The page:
Science Confirms Turmeric As Effective As 14 Drugs

No less than 54 studies indicate that curcumin can induce cancer cell death.

This is the reason why turmeric (that is its prime compound curcumin) is one of the most researched plants in existence today. Turmeric is the yellow powder made from the root of an East Indian plant, which is one of the components of yellow curry. It is also a little something used on its own for flavor enhancement.

What have turmeric studies revealed?

The medicinal properties of turmeric have been the subject of over 5,600 peer-reviewed and published biomedical studies.  In fact, the five-year long research project on this holy plant revealed over 600 potential applications for preventive and therapeutic purposes, as well as 175 distinct beneficial physiological effects.

The comprehensive database of 1,585 turmeric abstracts is a subject of further scholar study.

Why is turmeric getting undivided scientific attention?

The density of research performed on this remarkable spice suggests that it compares favorably with a variety of conventional medications in use, including:

1. Lipitor/Atorvastatin(cholesterol medication):

A 2008 study published in the journal Drugs in R & D found that a standardized preparation of curcuminoids from Turmeric compared favorably with the drug atorvastatin (trade name Lipitor) on endothelial dysfunction, the underlying pathology of the blood vessels that drives atherosclerosis, in association with reductions in inflammation and oxidative stress in type 2 diabetic patients. 

2. Corticosteroids (steroid medications): 

A 1999 study published in the journal Phytotherapy Research found that the primary polyphenol in turmeric, the saffron colored pigment known as curcumin (saffron is a bright orange-yellow color), compared favorably with steroids in the management of chronic anterior uveitis, an inflammatory eye disease.

A 2008 study published in Critical Care Medicine found that curcumin compared favorably with the corticosteroid drug dexamethasone in the animal model as an alternative therapy for protecting lung transplantation-associated injury by down-regulating inflammatory genes. An earlier 2003 study published in Cancer Letters found the same drug also compared favorably with dexamethasone in a lung ischaemia-repurfusion injury model.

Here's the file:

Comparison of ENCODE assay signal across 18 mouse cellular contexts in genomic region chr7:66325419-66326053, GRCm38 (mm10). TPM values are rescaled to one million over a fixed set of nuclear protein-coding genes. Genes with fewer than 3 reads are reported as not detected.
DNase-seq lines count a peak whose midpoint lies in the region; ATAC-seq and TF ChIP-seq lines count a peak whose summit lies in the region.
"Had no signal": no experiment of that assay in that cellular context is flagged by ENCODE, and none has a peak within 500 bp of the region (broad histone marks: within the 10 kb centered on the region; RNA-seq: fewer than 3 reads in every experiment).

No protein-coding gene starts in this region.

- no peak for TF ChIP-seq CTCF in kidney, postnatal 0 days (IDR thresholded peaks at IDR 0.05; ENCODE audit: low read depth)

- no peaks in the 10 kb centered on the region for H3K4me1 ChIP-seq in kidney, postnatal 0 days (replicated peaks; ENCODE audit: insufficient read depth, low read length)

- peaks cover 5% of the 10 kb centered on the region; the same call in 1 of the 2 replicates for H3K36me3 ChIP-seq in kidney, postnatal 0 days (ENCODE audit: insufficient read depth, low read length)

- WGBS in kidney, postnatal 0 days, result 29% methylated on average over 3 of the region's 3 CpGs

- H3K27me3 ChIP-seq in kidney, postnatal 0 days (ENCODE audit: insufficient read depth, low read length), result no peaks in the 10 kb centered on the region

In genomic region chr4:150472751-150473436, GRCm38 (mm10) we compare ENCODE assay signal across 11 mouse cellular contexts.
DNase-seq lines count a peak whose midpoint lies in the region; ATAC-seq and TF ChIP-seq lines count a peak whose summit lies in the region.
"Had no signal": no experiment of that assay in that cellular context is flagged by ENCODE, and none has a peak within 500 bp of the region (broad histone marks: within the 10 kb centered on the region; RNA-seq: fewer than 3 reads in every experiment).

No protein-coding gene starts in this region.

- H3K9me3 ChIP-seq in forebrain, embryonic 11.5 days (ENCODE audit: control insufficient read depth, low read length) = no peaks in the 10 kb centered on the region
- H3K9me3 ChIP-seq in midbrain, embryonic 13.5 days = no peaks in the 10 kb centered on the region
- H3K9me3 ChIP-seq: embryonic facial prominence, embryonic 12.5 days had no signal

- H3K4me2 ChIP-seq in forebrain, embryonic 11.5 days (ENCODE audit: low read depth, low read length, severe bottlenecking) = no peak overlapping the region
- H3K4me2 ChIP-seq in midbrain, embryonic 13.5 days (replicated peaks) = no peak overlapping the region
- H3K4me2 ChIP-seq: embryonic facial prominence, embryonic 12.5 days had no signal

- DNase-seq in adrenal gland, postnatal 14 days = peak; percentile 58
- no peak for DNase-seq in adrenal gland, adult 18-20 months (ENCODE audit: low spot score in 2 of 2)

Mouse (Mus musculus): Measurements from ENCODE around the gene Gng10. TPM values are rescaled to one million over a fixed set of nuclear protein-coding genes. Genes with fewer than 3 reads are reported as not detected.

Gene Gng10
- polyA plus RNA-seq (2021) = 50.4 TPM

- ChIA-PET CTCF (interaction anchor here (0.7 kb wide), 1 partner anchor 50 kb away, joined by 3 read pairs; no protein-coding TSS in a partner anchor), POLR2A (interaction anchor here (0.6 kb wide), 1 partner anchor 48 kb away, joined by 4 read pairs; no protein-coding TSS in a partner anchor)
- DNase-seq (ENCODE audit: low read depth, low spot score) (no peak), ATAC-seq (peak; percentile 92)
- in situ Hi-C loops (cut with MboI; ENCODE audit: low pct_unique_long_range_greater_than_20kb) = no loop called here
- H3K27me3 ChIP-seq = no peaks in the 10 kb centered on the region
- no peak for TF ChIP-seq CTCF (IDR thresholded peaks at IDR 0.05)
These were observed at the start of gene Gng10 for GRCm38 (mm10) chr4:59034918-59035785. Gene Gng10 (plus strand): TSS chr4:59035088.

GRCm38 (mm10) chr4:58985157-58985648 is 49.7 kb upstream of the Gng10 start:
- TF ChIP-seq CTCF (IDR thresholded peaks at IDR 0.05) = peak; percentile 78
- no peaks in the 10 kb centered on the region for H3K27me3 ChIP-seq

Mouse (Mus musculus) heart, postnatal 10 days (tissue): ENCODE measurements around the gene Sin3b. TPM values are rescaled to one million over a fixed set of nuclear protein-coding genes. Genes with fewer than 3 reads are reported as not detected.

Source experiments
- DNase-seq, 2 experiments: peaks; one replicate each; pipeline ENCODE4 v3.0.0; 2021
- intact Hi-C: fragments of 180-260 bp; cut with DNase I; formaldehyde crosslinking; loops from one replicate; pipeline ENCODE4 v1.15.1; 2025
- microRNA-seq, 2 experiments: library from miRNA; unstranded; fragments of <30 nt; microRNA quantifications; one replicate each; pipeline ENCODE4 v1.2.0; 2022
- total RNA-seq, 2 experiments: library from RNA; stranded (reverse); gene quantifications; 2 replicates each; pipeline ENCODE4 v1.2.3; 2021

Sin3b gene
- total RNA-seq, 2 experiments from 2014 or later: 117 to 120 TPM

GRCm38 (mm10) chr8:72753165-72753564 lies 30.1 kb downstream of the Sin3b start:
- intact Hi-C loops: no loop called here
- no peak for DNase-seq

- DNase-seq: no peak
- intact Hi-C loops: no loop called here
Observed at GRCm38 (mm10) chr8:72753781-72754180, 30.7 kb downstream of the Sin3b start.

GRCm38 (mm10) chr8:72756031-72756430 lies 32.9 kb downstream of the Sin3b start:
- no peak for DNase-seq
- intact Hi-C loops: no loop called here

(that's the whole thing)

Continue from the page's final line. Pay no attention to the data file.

3. Prozac/Fluoxetine & Imipramine (antidepressants):

 A 2011 study published in the journal Acta Poloniae Pharmaceutica found that curcumin compared favorably with both drugs in reducing depressive behavior in an animal model.

4. Aspirin (blood thinner):

A 1986 in vitro and ex vivo study published in the journal Arzneimittelforschung found that curcumin has anti-platelet and prostacyclin modulating effects compared with aspirin, indicating it may have value in patients prone to vascular thrombosis and requiring anti-arthritis therapy.


5. Anti-inflammatory drugs:

A 2004 study published in the journal Oncogene found that curcumin (as well as resveratrol) were effective alternatives to the drugs aspirin, ibuprofen, sulindac, phenylbutazone, naproxen, indomethacin, diclofenac, dexamethasone, celecoxib, and tamoxifen in exerting anti-inflammatory and anti-proliferative activity against tumor cells.

6. Oxaliplatin (chemotherapy drug):

A 2007 study published in the International Journal of Cancer found that curcumin compares favorably with oxaliplatin as an antiproliferative agent in colorectal cell lines.

7. Metformin (diabetes drug):

A 2009 study published in the journal Biochemistry and Biophysical Research Community explored how curcumin might be valuable in treating diabetes, finding that it activates AMPK (which increases glucose uptake) and suppresses gluconeogenic gene expression  (which suppresses glucose production in the liver) in hepatoma cells.

Interestingly, they found curcumin to be 500 times to 100,000 times (in the form known as tetrahydrocurcuminoids(THC)) more potent than metformin in activating AMPK and its downstream target acetyl-CoA carboxylase (ACC). 

Considering how strong curative record turmeric has, having been used as both food and medicine in a wide range of cultures for thousands of years, a strong argument can be made for using curcumin as a drug alternative (or adjuvant) in cancer treatment.  

Curcumin inhibits the growth of a number of cancers such as colon, prostate, ovarian, breast and brain cancer. It also inhibits the growth of new blood vessels that feed the tumor!

Turmeric’s anti-inflammatory properties are incredibly powerful. In fact, no other food ingredient is more effective at decreasing inflammation in the body.

Or, better yet, use certified organic (non-irradiated) turmeric in lower culinary doses on a daily basis so that heroic doses won’t be necessary later in life when a serious disease sets in. 

Nourishing yourselves, rather than self-medicating with ‘nutraceuticals,’ should be the goal of your diet of life!